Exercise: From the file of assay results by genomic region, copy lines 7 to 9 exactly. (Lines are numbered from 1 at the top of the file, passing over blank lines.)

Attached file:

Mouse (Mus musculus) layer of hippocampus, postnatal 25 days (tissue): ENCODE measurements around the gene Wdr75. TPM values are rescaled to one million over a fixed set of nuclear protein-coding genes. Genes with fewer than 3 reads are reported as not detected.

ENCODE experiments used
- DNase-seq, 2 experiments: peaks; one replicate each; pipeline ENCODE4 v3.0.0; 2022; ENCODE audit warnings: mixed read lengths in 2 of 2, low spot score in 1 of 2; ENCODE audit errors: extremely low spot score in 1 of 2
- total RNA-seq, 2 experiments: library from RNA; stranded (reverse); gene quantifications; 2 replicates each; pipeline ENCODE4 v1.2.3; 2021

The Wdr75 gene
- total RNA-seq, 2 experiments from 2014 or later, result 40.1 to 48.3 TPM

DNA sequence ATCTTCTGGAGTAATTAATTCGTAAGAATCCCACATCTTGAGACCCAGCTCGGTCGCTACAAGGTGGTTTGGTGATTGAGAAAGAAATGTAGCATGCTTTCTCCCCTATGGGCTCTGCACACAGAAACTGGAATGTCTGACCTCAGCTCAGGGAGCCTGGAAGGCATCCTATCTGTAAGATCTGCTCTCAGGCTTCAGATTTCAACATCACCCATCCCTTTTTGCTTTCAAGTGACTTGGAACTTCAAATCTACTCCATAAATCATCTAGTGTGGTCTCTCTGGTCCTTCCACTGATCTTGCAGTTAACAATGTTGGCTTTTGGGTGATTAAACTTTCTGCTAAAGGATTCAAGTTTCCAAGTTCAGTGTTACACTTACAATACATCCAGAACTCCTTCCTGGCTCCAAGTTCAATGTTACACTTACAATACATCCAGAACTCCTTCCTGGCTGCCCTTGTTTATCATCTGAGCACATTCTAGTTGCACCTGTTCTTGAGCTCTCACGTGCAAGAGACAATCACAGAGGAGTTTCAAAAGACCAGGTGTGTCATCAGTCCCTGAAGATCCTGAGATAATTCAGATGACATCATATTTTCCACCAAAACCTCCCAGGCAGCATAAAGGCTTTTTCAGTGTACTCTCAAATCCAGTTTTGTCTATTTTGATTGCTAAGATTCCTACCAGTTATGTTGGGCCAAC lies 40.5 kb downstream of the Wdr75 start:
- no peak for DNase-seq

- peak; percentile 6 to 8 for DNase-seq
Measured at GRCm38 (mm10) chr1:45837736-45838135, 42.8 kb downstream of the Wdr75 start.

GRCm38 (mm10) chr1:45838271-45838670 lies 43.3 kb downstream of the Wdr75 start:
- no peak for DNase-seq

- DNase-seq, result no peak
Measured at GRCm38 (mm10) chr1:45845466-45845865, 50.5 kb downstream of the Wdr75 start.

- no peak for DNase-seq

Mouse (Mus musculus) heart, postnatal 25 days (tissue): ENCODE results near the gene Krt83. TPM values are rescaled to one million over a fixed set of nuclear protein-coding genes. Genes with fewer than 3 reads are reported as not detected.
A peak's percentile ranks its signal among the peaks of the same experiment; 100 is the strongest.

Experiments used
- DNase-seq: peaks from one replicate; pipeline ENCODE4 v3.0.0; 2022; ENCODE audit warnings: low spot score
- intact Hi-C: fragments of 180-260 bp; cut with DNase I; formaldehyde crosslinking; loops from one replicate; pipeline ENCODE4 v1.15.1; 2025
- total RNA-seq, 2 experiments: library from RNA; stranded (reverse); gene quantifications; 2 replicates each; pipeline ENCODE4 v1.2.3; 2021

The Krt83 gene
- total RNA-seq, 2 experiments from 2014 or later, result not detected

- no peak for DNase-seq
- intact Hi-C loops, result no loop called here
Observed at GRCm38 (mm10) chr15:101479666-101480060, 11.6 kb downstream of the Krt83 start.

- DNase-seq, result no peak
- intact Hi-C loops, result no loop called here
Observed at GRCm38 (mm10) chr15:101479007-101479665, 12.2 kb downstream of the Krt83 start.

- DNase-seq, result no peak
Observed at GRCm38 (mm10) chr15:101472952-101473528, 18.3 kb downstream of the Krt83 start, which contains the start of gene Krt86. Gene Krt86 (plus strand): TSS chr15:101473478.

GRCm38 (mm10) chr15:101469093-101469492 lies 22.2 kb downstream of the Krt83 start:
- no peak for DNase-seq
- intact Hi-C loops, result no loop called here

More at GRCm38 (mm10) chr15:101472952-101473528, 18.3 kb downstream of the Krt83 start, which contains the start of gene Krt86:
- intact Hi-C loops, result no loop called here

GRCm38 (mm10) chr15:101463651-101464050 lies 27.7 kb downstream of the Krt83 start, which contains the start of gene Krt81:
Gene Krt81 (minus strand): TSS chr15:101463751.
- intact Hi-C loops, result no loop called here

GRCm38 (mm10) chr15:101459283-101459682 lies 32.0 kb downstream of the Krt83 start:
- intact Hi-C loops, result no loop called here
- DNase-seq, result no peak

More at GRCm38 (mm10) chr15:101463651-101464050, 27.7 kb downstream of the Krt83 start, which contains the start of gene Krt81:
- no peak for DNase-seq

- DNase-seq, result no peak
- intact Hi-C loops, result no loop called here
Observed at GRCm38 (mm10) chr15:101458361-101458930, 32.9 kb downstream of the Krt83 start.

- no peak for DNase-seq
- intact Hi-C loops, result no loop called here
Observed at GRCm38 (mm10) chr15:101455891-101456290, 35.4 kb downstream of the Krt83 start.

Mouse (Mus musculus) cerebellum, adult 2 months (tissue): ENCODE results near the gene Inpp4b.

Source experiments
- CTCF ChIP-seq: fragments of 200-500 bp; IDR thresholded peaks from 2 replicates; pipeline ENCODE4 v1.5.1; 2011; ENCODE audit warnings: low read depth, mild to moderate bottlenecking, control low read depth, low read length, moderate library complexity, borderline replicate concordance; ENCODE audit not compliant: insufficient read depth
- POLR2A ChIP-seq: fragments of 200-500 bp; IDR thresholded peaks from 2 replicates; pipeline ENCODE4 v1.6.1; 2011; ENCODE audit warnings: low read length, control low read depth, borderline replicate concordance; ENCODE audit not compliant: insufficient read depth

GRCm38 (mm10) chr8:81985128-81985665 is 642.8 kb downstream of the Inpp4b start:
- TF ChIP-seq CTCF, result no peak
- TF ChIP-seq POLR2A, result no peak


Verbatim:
DNA sequence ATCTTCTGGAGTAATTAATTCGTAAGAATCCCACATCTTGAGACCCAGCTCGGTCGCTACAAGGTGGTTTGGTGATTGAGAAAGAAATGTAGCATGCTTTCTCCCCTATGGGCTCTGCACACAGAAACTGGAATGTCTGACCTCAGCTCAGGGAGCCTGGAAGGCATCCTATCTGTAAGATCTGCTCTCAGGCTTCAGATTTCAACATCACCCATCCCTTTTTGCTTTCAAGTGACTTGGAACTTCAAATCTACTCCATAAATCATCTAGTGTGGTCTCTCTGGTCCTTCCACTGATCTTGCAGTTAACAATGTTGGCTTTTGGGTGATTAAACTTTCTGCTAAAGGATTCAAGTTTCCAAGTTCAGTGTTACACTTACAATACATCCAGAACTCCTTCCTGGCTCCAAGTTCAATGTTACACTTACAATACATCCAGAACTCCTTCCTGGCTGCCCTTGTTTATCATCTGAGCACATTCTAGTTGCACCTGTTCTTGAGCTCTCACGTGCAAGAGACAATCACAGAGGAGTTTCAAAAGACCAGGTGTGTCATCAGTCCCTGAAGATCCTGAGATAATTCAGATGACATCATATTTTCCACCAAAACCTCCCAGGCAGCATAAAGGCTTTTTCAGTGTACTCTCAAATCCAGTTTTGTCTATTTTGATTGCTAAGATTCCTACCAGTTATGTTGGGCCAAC lies 40.5 kb downstream of the Wdr75 start:
- no peak for DNase-seq

- peak; percentile 6 to 8 for DNase-seq